Some facts about the Icelandic nature
Iceland lies just south of the Arctic Circle. This influences Iceland’s nature, although it is surprising how many species thrive in the country. This is the result of the warm Gulf stream ocean current which minimises the cooling effect of the polar air masses.
There are about 130 volcanoes in Iceland but only 15 are active.
Iceland has a great natural supply of water and the groundwater is clear and free of undesirable chemicals, nothing is added and nothing taken away.
In Iceland there are over 800 hot springs and they are found all around the country. Iceland’s most powerful hot spring is Deildartunguhver. Iceland’s most famous geyser or spouting hot spring is Geysir.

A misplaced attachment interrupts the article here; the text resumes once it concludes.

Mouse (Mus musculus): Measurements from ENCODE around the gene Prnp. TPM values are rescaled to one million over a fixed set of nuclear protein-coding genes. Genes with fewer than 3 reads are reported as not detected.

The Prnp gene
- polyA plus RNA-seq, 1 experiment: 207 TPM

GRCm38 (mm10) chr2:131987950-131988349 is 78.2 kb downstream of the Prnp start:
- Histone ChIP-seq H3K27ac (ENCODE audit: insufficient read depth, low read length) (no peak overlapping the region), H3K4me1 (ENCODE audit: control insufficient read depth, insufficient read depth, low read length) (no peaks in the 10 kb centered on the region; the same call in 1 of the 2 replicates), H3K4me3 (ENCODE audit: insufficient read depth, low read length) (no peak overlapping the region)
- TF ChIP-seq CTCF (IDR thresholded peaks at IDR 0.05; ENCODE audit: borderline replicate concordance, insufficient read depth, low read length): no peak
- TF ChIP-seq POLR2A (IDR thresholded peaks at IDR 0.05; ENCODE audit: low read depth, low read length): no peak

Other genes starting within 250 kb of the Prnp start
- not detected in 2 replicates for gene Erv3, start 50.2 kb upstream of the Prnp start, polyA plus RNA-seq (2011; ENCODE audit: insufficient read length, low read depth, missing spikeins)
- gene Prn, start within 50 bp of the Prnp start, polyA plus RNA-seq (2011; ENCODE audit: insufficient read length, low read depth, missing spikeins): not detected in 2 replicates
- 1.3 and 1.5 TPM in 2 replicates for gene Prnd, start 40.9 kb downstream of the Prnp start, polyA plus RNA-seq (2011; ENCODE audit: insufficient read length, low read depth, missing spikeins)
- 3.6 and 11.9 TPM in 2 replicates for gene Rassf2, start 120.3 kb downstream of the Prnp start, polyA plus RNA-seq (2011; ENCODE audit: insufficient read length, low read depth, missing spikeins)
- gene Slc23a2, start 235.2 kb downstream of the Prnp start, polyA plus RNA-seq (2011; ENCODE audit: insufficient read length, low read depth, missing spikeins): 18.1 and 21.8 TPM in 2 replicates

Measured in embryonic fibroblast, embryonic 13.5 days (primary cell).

In Iceland there are 17 glaciers which cover about 11% of the country. The largest glaciers are Vatnajökull which is Europe’s 3rd largest glacier, Hofsjökull, Langjökull and Mýrdalsjökull.
In Iceland there are many beautiful waterfalls. Iceland’s most famous waterfalls are Gullfoss, Skógafoss, Glymur, Dettifoss and Goðafoss.
There are many lakes in Iceland and there is fish in many of them. Most common are salmon, trout and char.
And of course Iceland has many rivers as well and also there is fish in many of them. The same fish are like in the lakes.
Iceland’s longest rivers:
Þjórsá 230km Jökulsá á Fjöllum 206km Hvítá/Ölfusá 185km Skjálfandafljót 178km Jökulsá á Dal 150km Lagarfljót 140km
- Northern Lights
The Northern Lights (Aurora Borealis) are visible in Iceland from September till April. The best time in the day to see them is around 9pm till 2 am.
There is a strong connetion between the solar winds and the Northern Lights. The Lights are caused by the speed of the solar winds, and the direction and magnitude of their magnetic fields.
The clouds give us information about the development in the weather. When new clouds start to form then it is save to assume that the weather will change soon.